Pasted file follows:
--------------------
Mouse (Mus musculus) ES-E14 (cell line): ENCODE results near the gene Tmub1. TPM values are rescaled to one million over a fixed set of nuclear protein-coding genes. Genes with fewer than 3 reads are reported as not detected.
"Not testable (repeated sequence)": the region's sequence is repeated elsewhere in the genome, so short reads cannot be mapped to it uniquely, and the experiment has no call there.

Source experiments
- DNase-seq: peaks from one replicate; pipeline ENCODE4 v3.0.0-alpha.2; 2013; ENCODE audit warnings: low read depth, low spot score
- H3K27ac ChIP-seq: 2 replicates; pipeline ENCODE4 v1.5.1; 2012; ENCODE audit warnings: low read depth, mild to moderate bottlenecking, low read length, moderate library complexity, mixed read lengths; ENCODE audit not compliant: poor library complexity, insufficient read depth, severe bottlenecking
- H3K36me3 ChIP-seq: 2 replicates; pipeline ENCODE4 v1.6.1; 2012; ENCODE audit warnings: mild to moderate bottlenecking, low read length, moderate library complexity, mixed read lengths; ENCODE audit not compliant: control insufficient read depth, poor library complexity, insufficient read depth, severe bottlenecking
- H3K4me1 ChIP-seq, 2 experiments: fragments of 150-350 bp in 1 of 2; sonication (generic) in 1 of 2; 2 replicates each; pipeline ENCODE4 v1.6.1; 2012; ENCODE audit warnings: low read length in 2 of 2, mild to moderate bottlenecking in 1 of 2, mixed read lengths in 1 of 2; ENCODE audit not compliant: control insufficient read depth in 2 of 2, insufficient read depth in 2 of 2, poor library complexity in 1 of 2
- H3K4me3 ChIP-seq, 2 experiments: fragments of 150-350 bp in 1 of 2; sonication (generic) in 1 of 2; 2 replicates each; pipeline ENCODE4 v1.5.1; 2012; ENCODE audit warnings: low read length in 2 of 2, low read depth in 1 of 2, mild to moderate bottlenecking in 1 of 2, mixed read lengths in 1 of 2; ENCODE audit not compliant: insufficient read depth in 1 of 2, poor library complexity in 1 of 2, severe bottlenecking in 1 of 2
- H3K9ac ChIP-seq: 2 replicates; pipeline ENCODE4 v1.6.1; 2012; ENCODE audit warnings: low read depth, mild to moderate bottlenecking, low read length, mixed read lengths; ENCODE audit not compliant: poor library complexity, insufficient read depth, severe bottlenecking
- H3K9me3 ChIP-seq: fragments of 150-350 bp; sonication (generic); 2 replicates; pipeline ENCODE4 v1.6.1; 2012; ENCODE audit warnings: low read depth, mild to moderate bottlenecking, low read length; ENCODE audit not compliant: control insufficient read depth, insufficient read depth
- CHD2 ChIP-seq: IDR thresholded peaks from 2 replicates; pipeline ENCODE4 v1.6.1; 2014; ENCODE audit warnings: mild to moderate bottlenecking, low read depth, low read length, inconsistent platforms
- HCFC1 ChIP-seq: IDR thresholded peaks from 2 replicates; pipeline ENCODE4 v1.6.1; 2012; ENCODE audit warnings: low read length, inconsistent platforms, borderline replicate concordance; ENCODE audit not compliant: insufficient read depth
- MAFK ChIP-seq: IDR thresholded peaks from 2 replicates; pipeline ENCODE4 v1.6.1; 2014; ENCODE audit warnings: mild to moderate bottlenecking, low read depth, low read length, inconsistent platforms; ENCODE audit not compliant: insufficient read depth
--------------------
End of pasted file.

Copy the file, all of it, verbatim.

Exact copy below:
Mouse (Mus musculus) ES-E14 (cell line): ENCODE results near the gene Tmub1. TPM values are rescaled to one million over a fixed set of nuclear protein-coding genes. Genes with fewer than 3 reads are reported as not detected.
"Not testable (repeated sequence)": the region's sequence is repeated elsewhere in the genome, so short reads cannot be mapped to it uniquely, and the experiment has no call there.

Source experiments
- DNase-seq: peaks from one replicate; pipeline ENCODE4 v3.0.0-alpha.2; 2013; ENCODE audit warnings: low read depth, low spot score
- H3K27ac ChIP-seq: 2 replicates; pipeline ENCODE4 v1.5.1; 2012; ENCODE audit warnings: low read depth, mild to moderate bottlenecking, low read length, moderate library complexity, mixed read lengths; ENCODE audit not compliant: poor library complexity, insufficient read depth, severe bottlenecking
- H3K36me3 ChIP-seq: 2 replicates; pipeline ENCODE4 v1.6.1; 2012; ENCODE audit warnings: mild to moderate bottlenecking, low read length, moderate library complexity, mixed read lengths; ENCODE audit not compliant: control insufficient read depth, poor library complexity, insufficient read depth, severe bottlenecking
- H3K4me1 ChIP-seq, 2 experiments: fragments of 150-350 bp in 1 of 2; sonication (generic) in 1 of 2; 2 replicates each; pipeline ENCODE4 v1.6.1; 2012; ENCODE audit warnings: low read length in 2 of 2, mild to moderate bottlenecking in 1 of 2, mixed read lengths in 1 of 2; ENCODE audit not compliant: control insufficient read depth in 2 of 2, insufficient read depth in 2 of 2, poor library complexity in 1 of 2
- H3K4me3 ChIP-seq, 2 experiments: fragments of 150-350 bp in 1 of 2; sonication (generic) in 1 of 2; 2 replicates each; pipeline ENCODE4 v1.5.1; 2012; ENCODE audit warnings: low read length in 2 of 2, low read depth in 1 of 2, mild to moderate bottlenecking in 1 of 2, mixed read lengths in 1 of 2; ENCODE audit not compliant: insufficient read depth in 1 of 2, poor library complexity in 1 of 2, severe bottlenecking in 1 of 2
- H3K9ac ChIP-seq: 2 replicates; pipeline ENCODE4 v1.6.1; 2012; ENCODE audit warnings: low read depth, mild to moderate bottlenecking, low read length, mixed read lengths; ENCODE audit not compliant: poor library complexity, insufficient read depth, severe bottlenecking
- H3K9me3 ChIP-seq: fragments of 150-350 bp; sonication (generic); 2 replicates; pipeline ENCODE4 v1.6.1; 2012; ENCODE audit warnings: low read depth, mild to moderate bottlenecking, low read length; ENCODE audit not compliant: control insufficient read depth, insufficient read depth
- CHD2 ChIP-seq: IDR thresholded peaks from 2 replicates; pipeline ENCODE4 v1.6.1; 2014; ENCODE audit warnings: mild to moderate bottlenecking, low read depth, low read length, inconsistent platforms
- HCFC1 ChIP-seq: IDR thresholded peaks from 2 replicates; pipeline ENCODE4 v1.6.1; 2012; ENCODE audit warnings: low read length, inconsistent platforms, borderline replicate concordance; ENCODE audit not compliant: insufficient read depth
- MAFK ChIP-seq: IDR thresholded peaks from 2 replicates; pipeline ENCODE4 v1.6.1; 2014; ENCODE audit warnings: mild to moderate bottlenecking, low read depth, low read length, inconsistent platforms; ENCODE audit not compliant: insufficient read depth